The value of the peer-reviewed journal article is not going to go away soon, nor should it; but, once you get over the idea that peer review will magically save you from your inevitable stupidities and automatically grant access to the faculty cloakroom, the opportunity offered by the blog format APART FROM AND EVEN OVER that offered by the academic journal is the opportunity to escape the expectations of an audience imposed on you by your profession and impart your personal passion about your subject to any audience open to sharing your passion. One practical tip: the key is tagging -- the blog's answer to the journal's subscriber list.
I really only started to blog seriously a year or two ago when I suddenly remembered that I once inexplicably fell in love with this really weird esoteric subject -- not because of how I thought it could be applied to "real music," but for itself, like the mathematician loves math. Whether it had any immediate or current application or not has always been of interest, but ultimately irrelevant. (And I admit I've also been motivated to a lesser extent by anger at those I've observed who appear to be unwilling or unable to think themselves off the dime they inherited. They seem to be accumulating of late.)
Nicolas, I sincerely hope you continue to add to your blog -- and given what I've read from you over the years, I hope you might expand beyond purely things Schenker from time to time. I hope others decide to join in as well -- and announce here when you blog on a topic of interest.
Thanks a lot, Stephen. This is both enlightening and encouraging. Let me shortly answer some of your points:
1. Making the blog bilingual: I am myself an advocate of passive multilinguism — i.e., we try to understand other languages, but write in our own. This, to me (and you apparently agree), is the condition of an international trade in ideas, and I thought it would be possible at our supposedly scholarly level. This appears an almost unavoidable solution for exchanges in Europe, and especially in my own country, Belgium, as you probably know.
2a. I take your point about a blog being "a vehicle for personal expression". I have spent quite some time on your blog, mainly because the definition of "music theory" (and the history of the definition) interests me much. Yet I remain somewhat at loss to comment or answer because the question as posed on your blog, if you allow me to say, also to a large extent is about Stephen Soderberg himself... [We might perhaps open a thread here on this topic, to make it more general, less personal?]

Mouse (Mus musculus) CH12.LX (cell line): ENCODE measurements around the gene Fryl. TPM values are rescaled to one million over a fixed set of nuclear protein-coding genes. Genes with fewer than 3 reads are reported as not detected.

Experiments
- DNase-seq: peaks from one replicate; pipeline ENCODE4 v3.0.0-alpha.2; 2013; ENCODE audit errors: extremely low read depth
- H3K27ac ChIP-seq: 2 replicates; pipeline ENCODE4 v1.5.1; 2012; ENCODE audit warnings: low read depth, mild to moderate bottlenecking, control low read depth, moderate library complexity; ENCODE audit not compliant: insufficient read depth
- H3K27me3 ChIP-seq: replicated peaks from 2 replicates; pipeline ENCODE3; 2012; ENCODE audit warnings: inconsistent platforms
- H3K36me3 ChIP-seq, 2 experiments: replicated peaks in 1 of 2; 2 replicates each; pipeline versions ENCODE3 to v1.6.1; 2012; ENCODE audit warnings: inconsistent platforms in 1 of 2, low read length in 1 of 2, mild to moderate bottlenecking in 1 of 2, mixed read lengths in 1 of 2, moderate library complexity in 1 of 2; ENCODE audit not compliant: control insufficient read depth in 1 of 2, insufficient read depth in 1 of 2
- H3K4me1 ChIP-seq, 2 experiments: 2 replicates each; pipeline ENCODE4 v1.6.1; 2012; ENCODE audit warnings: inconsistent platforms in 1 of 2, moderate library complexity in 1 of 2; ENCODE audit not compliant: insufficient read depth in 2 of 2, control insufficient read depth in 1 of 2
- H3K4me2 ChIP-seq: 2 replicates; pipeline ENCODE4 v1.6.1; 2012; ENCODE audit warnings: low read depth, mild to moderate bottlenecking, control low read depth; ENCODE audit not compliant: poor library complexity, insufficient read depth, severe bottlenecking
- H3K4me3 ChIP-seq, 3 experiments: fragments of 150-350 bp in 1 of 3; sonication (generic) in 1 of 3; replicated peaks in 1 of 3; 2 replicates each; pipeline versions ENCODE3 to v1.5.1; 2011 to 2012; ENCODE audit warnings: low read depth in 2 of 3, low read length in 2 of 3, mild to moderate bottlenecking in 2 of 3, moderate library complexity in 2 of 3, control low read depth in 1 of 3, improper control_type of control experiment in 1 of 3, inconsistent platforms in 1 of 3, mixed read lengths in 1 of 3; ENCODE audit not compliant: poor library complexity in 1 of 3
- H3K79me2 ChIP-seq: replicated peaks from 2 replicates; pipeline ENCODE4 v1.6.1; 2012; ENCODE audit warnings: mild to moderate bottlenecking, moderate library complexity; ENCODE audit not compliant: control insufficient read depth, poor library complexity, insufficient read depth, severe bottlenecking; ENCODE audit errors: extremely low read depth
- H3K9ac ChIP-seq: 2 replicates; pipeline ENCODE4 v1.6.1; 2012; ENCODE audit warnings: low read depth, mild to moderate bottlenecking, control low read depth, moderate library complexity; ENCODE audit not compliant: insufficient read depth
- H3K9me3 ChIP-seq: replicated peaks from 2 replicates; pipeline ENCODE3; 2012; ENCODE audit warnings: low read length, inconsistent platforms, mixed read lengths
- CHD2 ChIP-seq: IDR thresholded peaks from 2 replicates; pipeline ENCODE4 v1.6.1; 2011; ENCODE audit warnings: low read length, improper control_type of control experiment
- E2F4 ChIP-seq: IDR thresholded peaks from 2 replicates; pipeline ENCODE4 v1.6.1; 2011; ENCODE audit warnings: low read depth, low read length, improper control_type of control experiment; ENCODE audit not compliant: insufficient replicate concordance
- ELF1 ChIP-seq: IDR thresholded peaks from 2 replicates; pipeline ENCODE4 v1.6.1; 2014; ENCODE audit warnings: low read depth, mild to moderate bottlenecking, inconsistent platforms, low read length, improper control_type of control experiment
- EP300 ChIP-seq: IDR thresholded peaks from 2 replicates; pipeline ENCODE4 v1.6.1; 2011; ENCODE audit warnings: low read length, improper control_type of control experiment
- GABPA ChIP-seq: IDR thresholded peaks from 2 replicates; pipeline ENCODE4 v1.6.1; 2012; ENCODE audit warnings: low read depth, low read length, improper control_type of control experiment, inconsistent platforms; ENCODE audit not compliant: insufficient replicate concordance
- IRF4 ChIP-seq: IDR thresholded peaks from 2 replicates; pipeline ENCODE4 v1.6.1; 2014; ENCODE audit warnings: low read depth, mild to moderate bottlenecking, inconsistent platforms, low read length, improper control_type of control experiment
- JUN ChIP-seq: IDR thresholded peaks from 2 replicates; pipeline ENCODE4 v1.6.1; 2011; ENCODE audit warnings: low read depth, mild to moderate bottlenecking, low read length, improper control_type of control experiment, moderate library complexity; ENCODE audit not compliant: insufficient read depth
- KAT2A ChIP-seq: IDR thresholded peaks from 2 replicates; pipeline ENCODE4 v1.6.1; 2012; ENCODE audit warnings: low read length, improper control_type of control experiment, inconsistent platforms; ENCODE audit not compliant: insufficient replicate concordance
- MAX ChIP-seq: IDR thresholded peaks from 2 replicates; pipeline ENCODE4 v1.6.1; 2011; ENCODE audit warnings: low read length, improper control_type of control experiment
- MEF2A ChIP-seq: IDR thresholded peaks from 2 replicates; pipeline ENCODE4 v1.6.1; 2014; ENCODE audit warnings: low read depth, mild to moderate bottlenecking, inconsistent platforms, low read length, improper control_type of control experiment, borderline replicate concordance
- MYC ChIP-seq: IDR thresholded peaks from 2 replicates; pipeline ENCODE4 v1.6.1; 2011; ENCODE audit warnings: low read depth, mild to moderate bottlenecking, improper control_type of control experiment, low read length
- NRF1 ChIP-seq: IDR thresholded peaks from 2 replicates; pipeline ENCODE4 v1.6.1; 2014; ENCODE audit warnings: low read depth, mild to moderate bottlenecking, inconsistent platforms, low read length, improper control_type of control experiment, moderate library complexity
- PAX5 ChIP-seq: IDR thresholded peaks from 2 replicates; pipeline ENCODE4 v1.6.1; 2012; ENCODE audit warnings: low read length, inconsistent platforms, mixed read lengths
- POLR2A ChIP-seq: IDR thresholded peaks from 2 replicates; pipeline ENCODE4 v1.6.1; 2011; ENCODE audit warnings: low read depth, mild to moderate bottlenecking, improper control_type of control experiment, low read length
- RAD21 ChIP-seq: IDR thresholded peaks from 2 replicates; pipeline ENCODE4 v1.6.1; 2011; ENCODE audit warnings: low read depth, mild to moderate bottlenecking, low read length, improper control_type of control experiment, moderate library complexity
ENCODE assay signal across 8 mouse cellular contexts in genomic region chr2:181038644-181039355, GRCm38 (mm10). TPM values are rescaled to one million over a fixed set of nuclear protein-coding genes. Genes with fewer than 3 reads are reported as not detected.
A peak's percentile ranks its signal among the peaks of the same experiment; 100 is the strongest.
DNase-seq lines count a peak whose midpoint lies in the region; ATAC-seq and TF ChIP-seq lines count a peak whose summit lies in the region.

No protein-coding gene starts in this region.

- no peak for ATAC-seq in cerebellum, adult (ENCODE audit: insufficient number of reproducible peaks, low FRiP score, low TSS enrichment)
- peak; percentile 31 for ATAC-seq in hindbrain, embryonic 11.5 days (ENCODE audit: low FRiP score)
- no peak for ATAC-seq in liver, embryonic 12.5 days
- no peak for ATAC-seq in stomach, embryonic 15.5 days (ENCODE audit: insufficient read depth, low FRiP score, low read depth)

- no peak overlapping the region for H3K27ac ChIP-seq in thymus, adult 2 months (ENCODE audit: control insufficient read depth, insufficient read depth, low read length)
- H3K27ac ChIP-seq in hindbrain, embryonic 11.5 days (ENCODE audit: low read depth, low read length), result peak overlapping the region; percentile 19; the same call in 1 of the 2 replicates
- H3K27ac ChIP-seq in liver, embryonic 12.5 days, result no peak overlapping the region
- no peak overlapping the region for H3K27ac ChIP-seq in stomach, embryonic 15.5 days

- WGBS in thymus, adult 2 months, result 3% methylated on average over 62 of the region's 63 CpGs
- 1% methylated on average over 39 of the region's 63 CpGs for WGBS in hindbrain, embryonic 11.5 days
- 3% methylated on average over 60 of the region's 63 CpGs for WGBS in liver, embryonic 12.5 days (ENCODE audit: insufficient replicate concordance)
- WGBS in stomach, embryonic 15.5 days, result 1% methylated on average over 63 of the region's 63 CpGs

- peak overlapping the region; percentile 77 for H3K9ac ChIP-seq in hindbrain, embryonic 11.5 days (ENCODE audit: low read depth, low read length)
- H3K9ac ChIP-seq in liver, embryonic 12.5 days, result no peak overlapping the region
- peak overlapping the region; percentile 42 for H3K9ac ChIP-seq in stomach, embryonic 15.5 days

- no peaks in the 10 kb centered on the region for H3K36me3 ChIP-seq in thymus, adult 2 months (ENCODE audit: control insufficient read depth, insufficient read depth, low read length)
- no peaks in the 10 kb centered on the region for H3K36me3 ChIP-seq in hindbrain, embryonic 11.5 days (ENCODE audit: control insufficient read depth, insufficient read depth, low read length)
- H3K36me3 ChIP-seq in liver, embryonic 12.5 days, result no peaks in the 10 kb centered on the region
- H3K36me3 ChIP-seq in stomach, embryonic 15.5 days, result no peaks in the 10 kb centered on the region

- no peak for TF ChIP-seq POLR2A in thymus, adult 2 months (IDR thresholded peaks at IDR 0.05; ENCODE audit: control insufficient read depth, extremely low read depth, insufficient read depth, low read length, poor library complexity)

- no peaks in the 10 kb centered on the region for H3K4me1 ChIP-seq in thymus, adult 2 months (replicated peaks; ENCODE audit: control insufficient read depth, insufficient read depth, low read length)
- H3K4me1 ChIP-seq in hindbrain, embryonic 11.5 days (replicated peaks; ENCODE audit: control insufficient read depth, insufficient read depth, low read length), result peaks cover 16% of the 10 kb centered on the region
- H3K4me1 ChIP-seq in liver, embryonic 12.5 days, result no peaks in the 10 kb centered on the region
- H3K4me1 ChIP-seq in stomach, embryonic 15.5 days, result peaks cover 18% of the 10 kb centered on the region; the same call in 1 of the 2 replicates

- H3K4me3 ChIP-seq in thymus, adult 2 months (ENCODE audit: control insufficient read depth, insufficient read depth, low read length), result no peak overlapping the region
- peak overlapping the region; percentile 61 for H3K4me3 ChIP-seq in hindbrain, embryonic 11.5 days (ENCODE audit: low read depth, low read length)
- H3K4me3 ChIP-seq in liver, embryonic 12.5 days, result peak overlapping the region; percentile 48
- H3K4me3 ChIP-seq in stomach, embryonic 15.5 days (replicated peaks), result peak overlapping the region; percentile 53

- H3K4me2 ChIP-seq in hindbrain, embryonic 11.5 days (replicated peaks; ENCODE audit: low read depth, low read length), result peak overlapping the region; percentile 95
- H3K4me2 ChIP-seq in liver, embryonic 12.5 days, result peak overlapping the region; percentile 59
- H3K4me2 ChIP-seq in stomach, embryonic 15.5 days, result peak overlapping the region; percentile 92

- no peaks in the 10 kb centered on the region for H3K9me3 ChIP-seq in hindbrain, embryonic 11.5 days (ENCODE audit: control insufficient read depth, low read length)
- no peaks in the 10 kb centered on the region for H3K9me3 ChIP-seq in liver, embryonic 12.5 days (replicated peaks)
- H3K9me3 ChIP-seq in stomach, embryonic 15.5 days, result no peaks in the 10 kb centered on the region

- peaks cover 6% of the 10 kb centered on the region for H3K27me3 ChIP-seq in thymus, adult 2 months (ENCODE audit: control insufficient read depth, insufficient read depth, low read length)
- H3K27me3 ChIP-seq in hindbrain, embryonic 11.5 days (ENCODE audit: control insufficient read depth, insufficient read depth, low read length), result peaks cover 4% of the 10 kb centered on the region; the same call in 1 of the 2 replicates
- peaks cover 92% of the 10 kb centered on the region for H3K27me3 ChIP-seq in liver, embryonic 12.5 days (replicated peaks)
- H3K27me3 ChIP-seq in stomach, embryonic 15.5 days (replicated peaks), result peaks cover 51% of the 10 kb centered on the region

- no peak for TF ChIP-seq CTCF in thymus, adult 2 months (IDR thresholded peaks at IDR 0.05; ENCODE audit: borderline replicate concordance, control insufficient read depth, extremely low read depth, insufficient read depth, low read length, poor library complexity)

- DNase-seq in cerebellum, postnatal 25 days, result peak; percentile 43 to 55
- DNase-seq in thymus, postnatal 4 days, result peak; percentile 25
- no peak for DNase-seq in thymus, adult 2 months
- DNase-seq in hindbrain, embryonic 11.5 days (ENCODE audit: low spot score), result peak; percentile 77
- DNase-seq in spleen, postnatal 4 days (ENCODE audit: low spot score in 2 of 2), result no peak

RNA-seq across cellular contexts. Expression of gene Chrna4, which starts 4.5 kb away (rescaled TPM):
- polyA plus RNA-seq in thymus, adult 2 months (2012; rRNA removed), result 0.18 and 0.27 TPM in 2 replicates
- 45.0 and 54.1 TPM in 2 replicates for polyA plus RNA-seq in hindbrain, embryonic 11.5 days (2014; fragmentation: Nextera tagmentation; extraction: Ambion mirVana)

2b. American Schenkerians might realize that the presentation of Schenker's theories on my blog is not exactly what one may read in American texts. Yet, I would like them to wonder not so much why I present things that way, than whether my presentation may be conform to Schenker's own (which, by the way, may involve some rereading of Schenker in the original German).
2c. But you are right and I should probably stress how and why my view is not exactly the orthodox American one. I'll think of it and, if I succeed writing about it, of course it will be in English. This in any case, as you imply, is something that I could hardly propose to a peer reviewed American journal...
3. When you write "I hope you might expand beyond purely things Schenker from time to time", do I understand correctly that you suggest that I shouldn't limit myself to Schenkerian matters? Let me tell you this: I published my first music theoretical paper 40 years ago, on Debussy's "harmony of mediants"; the topic had been part of my PhD. Since then, I published about 100 papers and a few books. Of these, about 15% deal with Schenker — i.e. 85% deal with other matters (organology, semiotics, medieval theory, etc. etc.); and many of these publications are in more or less free access on Internet. The main trouble is that most of them are in French, which leads us back to point 1 above.